# Thread: need help with downhill simplex algorithm

1. ## need help with downhill simplex algorithm

hi,

can anyone pls kindly explain to me, in layman terms, what the nonlinear regression algorithm known as downhill simplex is, and how it works? i have read through the explanations found in Numerical Recipes in C (2nd ed) and a few other references, but they are all saying the same thing: create a simplex with N+1 vertices in an N-dimensional space, and then use procedures such as reflections, expansions, etc to home in on a minimum. sadly, i do not understand what the algorithm does.

specifically:

1. say, the merit function that i want to minimize is of the form y(x) = A exp (x^2) + B cos(Cx) + Dx^0.4, where A-D are the model parameters that i want to optimize. is this considered a multi-dimensional problem, or a single-dimensional problem with multiple variables? i cant find a distinct differentiation between multivariable and multidimensional in my references

2. for the same model function above, what kind of a simplex am i supposed to form? what would the simplex represent in this case?

thanks for any help!

ps: apologies if this is not a suitable forum to post this thread

2. Originally Posted by bobb

1. say, the merit function that i want to minimize is of the form y(x) = A exp (x^2) + B cos(Cx) + Dx^0.4, where A-D are the model parameters that i want to optimize. is this considered a multi-dimensional problem, or a single-dimensional problem with multiple variables? i cant find a distinct differentiation between multivariable and multidimensional in my references
That is too vague, what are you trying to fit to what?

2. for the same model function above, what kind of a simplex am i supposed to form? what would the simplex represent in this case?
You do not need to worry about that, all you need is an initial solution, and an initial size and tolerance for convergence.

CB

3. hi captainblack,

1. i have a set of 8 data pairs, (x1, y1)...(x8,y8). i have to fit a model to these data. the actual model is very complicated, so i posted a sample model function, which is y(x) = A exp (x^2) + B cos(Cx) + Dx^0.4. there is only 1 dimension, and that is x; but there are 4 model parameters that i have to vary and find the values that give the best fit to the data points. my question is, is this considered a single-dimension or multidimension problem? i cannot find a clear-cut distinction between multidimensional and multivariable.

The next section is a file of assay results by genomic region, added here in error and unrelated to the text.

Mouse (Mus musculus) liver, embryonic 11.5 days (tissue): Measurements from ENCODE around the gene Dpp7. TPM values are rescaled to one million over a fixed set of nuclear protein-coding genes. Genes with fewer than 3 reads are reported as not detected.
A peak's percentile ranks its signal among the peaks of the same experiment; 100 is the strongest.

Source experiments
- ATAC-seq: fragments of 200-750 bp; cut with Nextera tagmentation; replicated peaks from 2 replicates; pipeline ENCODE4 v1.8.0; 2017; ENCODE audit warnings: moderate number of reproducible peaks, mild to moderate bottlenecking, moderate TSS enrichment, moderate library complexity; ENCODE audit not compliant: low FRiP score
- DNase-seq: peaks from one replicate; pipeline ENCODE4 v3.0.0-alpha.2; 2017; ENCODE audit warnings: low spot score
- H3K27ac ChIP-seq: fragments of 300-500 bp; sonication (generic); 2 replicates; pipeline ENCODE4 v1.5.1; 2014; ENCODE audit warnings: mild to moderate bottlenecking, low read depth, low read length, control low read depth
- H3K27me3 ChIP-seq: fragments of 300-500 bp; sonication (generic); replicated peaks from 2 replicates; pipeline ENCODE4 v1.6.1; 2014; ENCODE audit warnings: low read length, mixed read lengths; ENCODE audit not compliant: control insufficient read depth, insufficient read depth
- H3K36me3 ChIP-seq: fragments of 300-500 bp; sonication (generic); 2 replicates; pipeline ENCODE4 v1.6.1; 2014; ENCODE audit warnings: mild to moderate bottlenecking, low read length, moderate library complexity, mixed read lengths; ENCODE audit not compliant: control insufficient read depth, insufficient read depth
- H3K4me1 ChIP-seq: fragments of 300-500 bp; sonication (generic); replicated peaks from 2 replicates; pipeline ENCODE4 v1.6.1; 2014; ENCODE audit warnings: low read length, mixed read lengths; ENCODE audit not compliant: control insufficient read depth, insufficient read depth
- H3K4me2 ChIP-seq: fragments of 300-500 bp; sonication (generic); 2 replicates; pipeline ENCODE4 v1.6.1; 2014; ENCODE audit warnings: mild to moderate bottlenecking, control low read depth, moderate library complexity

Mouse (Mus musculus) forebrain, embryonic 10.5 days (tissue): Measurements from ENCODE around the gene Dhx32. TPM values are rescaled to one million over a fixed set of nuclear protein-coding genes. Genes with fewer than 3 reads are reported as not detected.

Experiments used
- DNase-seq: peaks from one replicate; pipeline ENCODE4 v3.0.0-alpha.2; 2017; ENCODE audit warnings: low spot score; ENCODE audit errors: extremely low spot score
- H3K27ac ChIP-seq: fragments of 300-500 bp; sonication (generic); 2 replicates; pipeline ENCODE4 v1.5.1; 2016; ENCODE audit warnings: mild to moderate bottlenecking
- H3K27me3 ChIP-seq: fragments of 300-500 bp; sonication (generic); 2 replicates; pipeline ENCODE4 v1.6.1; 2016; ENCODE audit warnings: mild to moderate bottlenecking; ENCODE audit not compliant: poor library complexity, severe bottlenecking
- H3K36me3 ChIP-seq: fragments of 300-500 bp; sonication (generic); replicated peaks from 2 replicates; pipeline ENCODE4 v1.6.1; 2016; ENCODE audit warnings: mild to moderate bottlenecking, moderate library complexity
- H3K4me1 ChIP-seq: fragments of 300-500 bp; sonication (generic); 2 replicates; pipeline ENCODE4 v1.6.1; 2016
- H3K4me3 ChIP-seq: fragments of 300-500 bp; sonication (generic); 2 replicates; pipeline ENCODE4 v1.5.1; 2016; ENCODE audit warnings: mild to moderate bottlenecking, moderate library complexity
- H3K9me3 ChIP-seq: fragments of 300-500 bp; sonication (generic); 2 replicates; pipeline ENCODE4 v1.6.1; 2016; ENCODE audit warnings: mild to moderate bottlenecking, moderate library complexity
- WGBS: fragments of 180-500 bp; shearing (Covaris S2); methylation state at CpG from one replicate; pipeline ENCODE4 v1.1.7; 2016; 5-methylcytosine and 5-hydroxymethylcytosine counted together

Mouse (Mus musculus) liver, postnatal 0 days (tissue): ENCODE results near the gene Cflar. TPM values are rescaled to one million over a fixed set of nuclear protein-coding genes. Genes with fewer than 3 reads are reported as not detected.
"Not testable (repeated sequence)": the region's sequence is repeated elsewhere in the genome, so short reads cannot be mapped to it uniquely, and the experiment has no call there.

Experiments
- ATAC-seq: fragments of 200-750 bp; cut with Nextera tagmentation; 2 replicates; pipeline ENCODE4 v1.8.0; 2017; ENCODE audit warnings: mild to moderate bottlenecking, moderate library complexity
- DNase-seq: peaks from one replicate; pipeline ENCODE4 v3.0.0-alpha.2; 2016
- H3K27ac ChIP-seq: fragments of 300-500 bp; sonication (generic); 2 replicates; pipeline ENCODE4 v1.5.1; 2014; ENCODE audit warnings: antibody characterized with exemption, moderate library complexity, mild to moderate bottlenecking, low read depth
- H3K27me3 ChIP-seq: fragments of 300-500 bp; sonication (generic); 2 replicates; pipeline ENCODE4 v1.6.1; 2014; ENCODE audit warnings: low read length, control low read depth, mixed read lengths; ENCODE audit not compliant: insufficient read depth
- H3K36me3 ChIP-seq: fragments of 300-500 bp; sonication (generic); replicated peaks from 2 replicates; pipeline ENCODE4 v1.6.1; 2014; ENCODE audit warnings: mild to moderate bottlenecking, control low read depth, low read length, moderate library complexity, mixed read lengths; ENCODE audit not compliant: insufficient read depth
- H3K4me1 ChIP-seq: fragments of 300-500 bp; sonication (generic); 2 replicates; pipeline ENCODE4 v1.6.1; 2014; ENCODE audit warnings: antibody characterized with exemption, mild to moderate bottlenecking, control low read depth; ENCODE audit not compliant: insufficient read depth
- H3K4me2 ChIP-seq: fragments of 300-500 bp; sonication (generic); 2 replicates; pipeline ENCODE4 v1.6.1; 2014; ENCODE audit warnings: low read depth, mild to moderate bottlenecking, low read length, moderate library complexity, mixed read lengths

2. my reason for asking this question is that i would like to get a conceptual understanding of how this algorithm works. how is it that a problem of determining the global extremum of a function can be solved by defining a geometrical shape, and then manipulating that simplex to home in on the extremum? a short example, if you could, would be really great!

4. Originally Posted by bobb
hi captainblack,

1. i have a set of 8 data pairs, (x1, y1)...(x8,y8). i have to fit a model to these data. the actual model is very complicated, so i posted a sample model function, which is y(x) = A exp (x^2) + B cos(Cx) + Dx^0.4. there is only 1 dimension, and that is x; but there are 4 model parameters that i have to vary and find the values that give the best fit to the data points. my question is, is this considered a single-dimension or multidimension problem? i cannot find a clear-cut distinction between multidimensional and multivariable.

2. my reason for asking this question is that i would like to get a conceptual understanding of how this algorithm works. how is it that a problem of determining the global extremum of a function can be solved by defining a geometrical shape, and then manipulating that simplex to home in on the extremum? a short example, if you could, would be really great!
The objective or merit function is:

$Ob(A,B,C,D)=\sum_i (y_i-f_{A,B,C,D}(x_i))^2$

and $A, B, C$ and $D$ are the variables that the optisation is over.

The Nelder-Mead algorithm (to avoid confusion with that other simplex algorithm) works by evaluating the objective at the vertices on a simplex in $\mathbb{R}^n$ where n is the number of variables in the objective. Based on the values at the vertices a new simplex is generated using the rules in the algorithm that hopefully moves the centroid of the simplex in the direction of decreasing objective value. If the objective does not decline after a set of manouvres the size on the simplex is reduced and the process continues. When a move is successful the size of the simplex step may increase to move faster in the same direction.

Effectivly what is going on is that the shape of the response surface is being explored around the current estimate and the algorithm moves the simplex in a good direction.

CB

CB